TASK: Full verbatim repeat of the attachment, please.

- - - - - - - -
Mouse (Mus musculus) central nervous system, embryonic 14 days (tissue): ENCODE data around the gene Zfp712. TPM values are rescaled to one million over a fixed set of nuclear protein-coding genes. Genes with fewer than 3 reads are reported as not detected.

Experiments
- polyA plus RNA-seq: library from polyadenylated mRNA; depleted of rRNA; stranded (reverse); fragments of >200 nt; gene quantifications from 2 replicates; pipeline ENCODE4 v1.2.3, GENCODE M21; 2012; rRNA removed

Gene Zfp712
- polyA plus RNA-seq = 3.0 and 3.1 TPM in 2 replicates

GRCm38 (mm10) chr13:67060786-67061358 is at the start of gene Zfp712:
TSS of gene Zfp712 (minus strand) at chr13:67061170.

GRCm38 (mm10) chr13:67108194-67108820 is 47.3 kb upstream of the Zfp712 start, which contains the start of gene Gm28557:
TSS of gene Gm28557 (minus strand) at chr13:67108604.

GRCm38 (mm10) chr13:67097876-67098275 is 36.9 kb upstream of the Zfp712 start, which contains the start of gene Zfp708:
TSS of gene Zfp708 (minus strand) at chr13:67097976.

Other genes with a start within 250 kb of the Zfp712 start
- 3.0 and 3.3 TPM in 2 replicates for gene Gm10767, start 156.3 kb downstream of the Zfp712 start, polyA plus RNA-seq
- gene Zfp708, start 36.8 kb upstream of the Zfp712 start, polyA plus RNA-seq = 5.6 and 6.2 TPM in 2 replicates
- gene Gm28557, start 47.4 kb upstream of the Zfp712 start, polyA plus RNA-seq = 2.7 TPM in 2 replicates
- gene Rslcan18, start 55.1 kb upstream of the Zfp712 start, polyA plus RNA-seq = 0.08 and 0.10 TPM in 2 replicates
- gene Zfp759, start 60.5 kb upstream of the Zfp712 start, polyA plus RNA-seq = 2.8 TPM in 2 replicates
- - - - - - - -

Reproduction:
Mouse (Mus musculus) central nervous system, embryonic 14 days (tissue): ENCODE data around the gene Zfp712. TPM values are rescaled to one million over a fixed set of nuclear protein-coding genes. Genes with fewer than 3 reads are reported as not detected.

Experiments
- polyA plus RNA-seq: library from polyadenylated mRNA; depleted of rRNA; stranded (reverse); fragments of >200 nt; gene quantifications from 2 replicates; pipeline ENCODE4 v1.2.3, GENCODE M21; 2012; rRNA removed

Gene Zfp712
- polyA plus RNA-seq = 3.0 and 3.1 TPM in 2 replicates

GRCm38 (mm10) chr13:67060786-67061358 is at the start of gene Zfp712:
TSS of gene Zfp712 (minus strand) at chr13:67061170.

GRCm38 (mm10) chr13:67108194-67108820 is 47.3 kb upstream of the Zfp712 start, which contains the start of gene Gm28557:
TSS of gene Gm28557 (minus strand) at chr13:67108604.

GRCm38 (mm10) chr13:67097876-67098275 is 36.9 kb upstream of the Zfp712 start, which contains the start of gene Zfp708:
TSS of gene Zfp708 (minus strand) at chr13:67097976.

Other genes with a start within 250 kb of the Zfp712 start
- 3.0 and 3.3 TPM in 2 replicates for gene Gm10767, start 156.3 kb downstream of the Zfp712 start, polyA plus RNA-seq
- gene Zfp708, start 36.8 kb upstream of the Zfp712 start, polyA plus RNA-seq = 5.6 and 6.2 TPM in 2 replicates
- gene Gm28557, start 47.4 kb upstream of the Zfp712 start, polyA plus RNA-seq = 2.7 TPM in 2 replicates
- gene Rslcan18, start 55.1 kb upstream of the Zfp712 start, polyA plus RNA-seq = 0.08 and 0.10 TPM in 2 replicates
- gene Zfp759, start 60.5 kb upstream of the Zfp712 start, polyA plus RNA-seq = 2.8 TPM in 2 replicates